Spain retrieves black boxes on crashed A400M aircraft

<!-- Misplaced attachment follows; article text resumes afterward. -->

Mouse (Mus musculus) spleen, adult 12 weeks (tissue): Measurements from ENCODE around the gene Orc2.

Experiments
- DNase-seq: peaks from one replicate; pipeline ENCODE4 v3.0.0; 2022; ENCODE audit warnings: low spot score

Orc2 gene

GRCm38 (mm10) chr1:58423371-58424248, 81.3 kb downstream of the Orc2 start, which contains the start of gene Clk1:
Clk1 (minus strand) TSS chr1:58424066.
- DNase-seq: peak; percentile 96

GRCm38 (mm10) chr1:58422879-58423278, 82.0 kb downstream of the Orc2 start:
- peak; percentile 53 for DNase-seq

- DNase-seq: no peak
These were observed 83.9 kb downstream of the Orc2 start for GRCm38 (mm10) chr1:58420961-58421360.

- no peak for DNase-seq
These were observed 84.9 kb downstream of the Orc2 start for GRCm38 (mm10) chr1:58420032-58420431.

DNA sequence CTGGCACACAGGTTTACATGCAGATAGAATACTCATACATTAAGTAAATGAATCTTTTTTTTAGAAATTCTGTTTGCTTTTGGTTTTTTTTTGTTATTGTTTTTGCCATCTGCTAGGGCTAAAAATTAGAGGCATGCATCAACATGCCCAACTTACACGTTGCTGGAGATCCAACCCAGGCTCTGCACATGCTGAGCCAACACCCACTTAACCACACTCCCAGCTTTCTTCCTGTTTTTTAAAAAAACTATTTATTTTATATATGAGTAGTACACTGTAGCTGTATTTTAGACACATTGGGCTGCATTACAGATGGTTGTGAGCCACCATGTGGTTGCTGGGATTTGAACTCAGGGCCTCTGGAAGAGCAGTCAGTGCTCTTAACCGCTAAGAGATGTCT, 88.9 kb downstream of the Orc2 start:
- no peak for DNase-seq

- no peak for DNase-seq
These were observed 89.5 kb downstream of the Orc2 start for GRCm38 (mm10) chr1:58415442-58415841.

PARIS/MADRID (Reuters) - Spain said on Sunday it had found the two black boxes from the crashed Airbus A400M military aircraft that plowed into a field north of Seville airport in its maiden test flight on Saturday, killing four of the six test crew. The black boxes had been handed over to investigators, the government said in a statement. Prime Minister Mariano Rajoy late on Saturday asked for maximum transparency from Airbus during the investigation into the cause of the crash. Britain and Germany grounded their fleets' A400Ms, Europe's new troop and cargo carrier, after the first crash involving Europe's largest defense project which has already been marred by delays and costs. France will keep its six A400Ms in operation for now but will limit their use, its defense minister said on Sunday. "Only flights of extreme importance for operations will be allowed," Jean-Yves Le Drian said. The Turkish military has grounded its two A400Ms as a precaution, the state-run Anadolu news agency said on Sunday, citing an order from the commander of the air force. The planes, which cost just over 100 million euros ($112 million) each, are assembled in Seville. Two of the Spanish test crew remain in hospital with serious injuries. Airbus is investigating the causes of the crash, as is a team sent by the Spanish government. (This story refiles with a dropped definite article in the fifth paragraph) (Reporting by Chine Labbe in Paris and Sonya Dowsett in Madrid, additional reporting by Tulay Karadeniz in Ankara, writing by Leigh Thomas, editing by William Hardy)